We’d take any road trip any day.
Even if it wasn’t sort of forced upon us.
Towards the end of last year, our COVID mandated lockdown prevented us from stepping on a plane or indeed crossing any borders.
We had to remain in our State.
But when that State is a fair chunk of the world’s largest island nation with hundreds of kilometres of the best Beaches, Sunshine and Seafood we were not much offended.
We drove at a measured pace up the coast from Sydney stopping to extract the maximum pleasure from the aforementioned Big Three.
Port Macquarie oysters, yes please! Yamba prawns, yum!
Our destination: the Mantra Hotel on Salt Beach near Kingscliff, almost on the Queensland border, which we’re not allowed to cross. Craft beer
A great place to flop the body down, catch up on many books, rising only when necessary to test the terrific chefs of the area. Including Steve Snow at Fins about whom we have written earlier.
The many fresh flavours of the sea abundantly paired with cascades of Aussie whites. Semillon from the Hunter. Riesling from the Clare. Chardonnay from the Yarra and Margaret River.
OK, and an occasional Pinot Noir from Tassie when a sturdier-sauced fish called for it.
The beer beckons
But some readers may remember that the author is also a passionate beer drinker. Especially on holidays in the sun.
Australia, like America, is now plentifully dotted with craft breweries. Bright-eyed young teams, mostly small in scale, but some already grown large enough to be bought out by the big breweries.
We admire their energy and their creativity but we have to say we don’t like all their beers. Fanciful fruit and flower flavours are not our style.
We are traditionalists in our love of brew.
If you are calling it beer, you’ll find us over there standing steadfastly with Duke Wilhelm IV of Bavaria who in 1516 enacted a Law known as Reinheitsgebot… the Purity Law, stating that beer should be made with nothing other than barley, hops and water. Yeast was there as well but not named at the time.
To this day that’s still quite enough for us to get our lips around.
Following the Hoppy Trail
So what were we doing on a cloudy day not quite up to our standards for the beach heading inland a little towards a craft brewery?
The Wandana Brewing at Mullumbimby … Mullum to the locals.
The brewery opened in the middle of the year in the generous spaces of a previous timber mill just out of town. Directed by Rupert Brown and wife Kristine, who had returned home from working in the big smoke of Sydney, de-stressing and looking for a change.
Wandana in the indigenous language means ‘to see far’ and you certainly can from the tables in the grassy beer garden. All the way to the sharp dark peaks of My Warning and Mt Chincogan.
Music to our beers
In a crowded market, here’s a point (pint) of difference for this enterprise.
Apparently, the University of Wellington has done experiments playing music to beer as it brews. It actually improves the performance of the yeast. We find that totally reasonable.
So the Wandana team play music quietly muffled into each tank as it ferments. Composition choice is targeted. An American Pale might dance to reggae, an Irish porter to some jolly jig, a pilsner perhaps a Dvorak Concerto. A riff of sitar for an Indian Pale Ale. (I made that last bit up).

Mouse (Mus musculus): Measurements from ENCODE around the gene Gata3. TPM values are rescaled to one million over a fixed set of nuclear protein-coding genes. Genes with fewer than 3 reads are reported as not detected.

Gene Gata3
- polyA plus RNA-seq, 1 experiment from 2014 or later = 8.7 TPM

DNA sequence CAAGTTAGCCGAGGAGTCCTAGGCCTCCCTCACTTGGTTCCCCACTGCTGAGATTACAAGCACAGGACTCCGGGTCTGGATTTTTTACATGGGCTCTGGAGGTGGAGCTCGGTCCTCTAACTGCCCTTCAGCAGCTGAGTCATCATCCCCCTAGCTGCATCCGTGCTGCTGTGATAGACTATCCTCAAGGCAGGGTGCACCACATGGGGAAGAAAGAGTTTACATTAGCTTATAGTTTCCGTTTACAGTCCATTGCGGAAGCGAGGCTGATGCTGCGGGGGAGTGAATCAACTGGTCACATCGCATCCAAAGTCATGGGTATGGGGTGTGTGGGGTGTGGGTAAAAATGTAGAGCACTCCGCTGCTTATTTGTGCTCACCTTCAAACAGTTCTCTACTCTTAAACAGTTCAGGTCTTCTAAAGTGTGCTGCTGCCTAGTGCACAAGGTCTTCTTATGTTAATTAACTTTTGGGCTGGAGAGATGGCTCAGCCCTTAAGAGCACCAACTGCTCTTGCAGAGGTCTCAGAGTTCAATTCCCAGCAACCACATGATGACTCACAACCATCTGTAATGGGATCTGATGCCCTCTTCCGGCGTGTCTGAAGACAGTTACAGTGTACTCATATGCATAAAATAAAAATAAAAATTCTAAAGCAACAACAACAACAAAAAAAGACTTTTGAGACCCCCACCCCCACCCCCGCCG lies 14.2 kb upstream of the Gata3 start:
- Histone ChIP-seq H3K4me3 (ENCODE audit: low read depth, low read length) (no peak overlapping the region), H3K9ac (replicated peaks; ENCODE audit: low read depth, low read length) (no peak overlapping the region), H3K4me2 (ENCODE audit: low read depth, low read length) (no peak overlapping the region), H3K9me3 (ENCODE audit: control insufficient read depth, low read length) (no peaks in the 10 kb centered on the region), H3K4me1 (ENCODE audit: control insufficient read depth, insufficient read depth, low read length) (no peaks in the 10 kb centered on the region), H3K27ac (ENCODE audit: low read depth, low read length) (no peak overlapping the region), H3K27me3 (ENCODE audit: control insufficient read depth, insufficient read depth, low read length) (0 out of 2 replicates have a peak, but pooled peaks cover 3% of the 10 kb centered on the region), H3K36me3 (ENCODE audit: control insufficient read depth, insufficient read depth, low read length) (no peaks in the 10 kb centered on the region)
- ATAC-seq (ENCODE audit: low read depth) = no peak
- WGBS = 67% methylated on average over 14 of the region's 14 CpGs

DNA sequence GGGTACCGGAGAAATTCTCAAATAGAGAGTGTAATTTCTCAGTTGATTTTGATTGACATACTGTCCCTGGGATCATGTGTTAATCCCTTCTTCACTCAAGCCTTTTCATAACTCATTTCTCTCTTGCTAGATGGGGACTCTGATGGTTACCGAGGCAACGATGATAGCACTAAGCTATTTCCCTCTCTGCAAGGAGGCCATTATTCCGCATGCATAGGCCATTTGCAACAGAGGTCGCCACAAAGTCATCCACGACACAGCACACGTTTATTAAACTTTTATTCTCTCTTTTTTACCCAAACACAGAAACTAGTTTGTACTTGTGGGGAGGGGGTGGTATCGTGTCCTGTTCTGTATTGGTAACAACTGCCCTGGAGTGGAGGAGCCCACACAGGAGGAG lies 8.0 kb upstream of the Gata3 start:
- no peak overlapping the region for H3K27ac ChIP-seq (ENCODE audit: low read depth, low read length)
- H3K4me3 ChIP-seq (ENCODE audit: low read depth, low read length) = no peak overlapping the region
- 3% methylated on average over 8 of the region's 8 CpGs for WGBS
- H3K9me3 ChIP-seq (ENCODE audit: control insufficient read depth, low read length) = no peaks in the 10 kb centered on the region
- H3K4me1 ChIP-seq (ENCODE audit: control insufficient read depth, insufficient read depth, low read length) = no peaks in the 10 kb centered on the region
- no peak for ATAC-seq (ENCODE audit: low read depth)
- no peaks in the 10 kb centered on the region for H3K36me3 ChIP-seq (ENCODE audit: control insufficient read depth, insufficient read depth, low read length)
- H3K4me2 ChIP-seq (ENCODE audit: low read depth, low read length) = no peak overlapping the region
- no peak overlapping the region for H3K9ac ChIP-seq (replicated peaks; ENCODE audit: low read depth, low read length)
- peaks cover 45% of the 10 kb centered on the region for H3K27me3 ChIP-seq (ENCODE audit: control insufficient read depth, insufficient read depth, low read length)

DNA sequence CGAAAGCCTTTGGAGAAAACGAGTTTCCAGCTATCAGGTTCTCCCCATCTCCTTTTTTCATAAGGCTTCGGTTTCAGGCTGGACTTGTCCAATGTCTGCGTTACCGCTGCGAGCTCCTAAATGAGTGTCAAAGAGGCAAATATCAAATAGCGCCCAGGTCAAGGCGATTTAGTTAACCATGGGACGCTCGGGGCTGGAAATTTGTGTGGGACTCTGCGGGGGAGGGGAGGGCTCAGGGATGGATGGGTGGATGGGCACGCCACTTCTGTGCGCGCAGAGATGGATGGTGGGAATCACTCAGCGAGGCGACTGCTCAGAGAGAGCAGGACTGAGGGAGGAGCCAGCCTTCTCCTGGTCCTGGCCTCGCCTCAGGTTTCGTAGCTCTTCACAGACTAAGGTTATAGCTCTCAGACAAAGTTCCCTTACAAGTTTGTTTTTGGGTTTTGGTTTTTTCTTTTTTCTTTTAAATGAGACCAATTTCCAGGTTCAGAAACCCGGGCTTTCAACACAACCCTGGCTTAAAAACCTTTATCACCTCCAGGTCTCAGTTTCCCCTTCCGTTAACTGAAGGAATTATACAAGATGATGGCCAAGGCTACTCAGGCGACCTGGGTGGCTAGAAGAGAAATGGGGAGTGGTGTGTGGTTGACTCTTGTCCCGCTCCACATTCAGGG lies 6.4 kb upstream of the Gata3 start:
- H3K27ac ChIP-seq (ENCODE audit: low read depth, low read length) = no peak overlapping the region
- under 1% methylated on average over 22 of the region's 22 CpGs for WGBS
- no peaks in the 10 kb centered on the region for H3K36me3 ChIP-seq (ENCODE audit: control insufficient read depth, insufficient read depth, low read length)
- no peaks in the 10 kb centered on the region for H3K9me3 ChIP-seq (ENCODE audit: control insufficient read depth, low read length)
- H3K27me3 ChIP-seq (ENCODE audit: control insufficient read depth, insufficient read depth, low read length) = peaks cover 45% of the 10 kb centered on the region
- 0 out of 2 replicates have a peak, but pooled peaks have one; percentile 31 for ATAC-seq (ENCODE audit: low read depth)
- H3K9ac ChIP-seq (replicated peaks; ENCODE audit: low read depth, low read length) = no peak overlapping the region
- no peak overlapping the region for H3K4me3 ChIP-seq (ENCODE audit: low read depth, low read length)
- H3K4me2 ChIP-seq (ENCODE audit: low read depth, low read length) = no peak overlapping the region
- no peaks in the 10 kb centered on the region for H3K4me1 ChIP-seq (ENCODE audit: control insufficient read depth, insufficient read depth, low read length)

Their beers are found only here in the Wandana Brewing Tap Room and in a few local cafes and businesses.
But it‘s a beaut day (and night) out. They have a roster of local food trucks rolling in to keep you nourished, (a good wine list too).
They know that good beer is more than refreshment, it is a frothy component of fun! There is Open Mic on Thursdays. Happy Hour followed by DJs and bands on Fridays.
Here’s the lineup
In the cool of the Hall, under the slow swirl of a massive ceiling fan, surrounded by the gleam of all the shapes of stainless steel tanks and pipes so necessary in brewing, we ordered a tasting paddle.
We sampled in order of seriousness as proposed by the chap at the counter.
(The Wandana Brewing menu has a small symbol beside each beer showing the music that helped it fill its potential as a brew.)
Roadie (4.5% ABV)
‘A flavourful pale ale brewed with Aussie Vic secret hops…’
To our taste, it was light almost delicate, pale gold, but a true beer gently hopped for instant refreshment.
Pacific Pils (4.7% ABV)
‘Pure and simple. A South Pacific take on a classic pilsener…’
A slight maltiness, not a bad thing, medium-bodied, classy clean and fresh.
AMP XPA (5.5% ABV)
‘An American style pale ale …’
This did have tropical and floral notes (floral not flowery), a decent length with just enough citrusy bitterness to tweak the end.
Mullum Madness (6.2% ABV)
‘A juicy hazy IPA …’
This is right up our alley. A serious beer, higher in alcohol but beautifully balanced with tangy hops. A generous mouthful.
After a walk around to check the layout, take in the view of the mountains, click a few pics and chat with the food lads we breasted the bar to try one more.
The Coaster (4.5% ABV)
‘A refreshing Summer Ale with a light malt body …’
On the lighter side, designed for sessioning. A good gulpy refresher with just enough hops to keep it real.
We ordered a few four-packs to take away including the intriguing Dark Side ‘a well balanced and easy drinking porter…’
which we took on recommendation, not being able to taste it on the day. Back home we confirmed it was a cheerful nutty brew, malty, roasty and dark but not gloomy.
A shining ray of light in an otherwise dark year. A good beer fixes many things.
If the chaps who publish the Michelin Guide were passionate beer drinkers I’m sure they would give Wandana Brewing their coveted three stars signifying the establishment is “worth a detour”.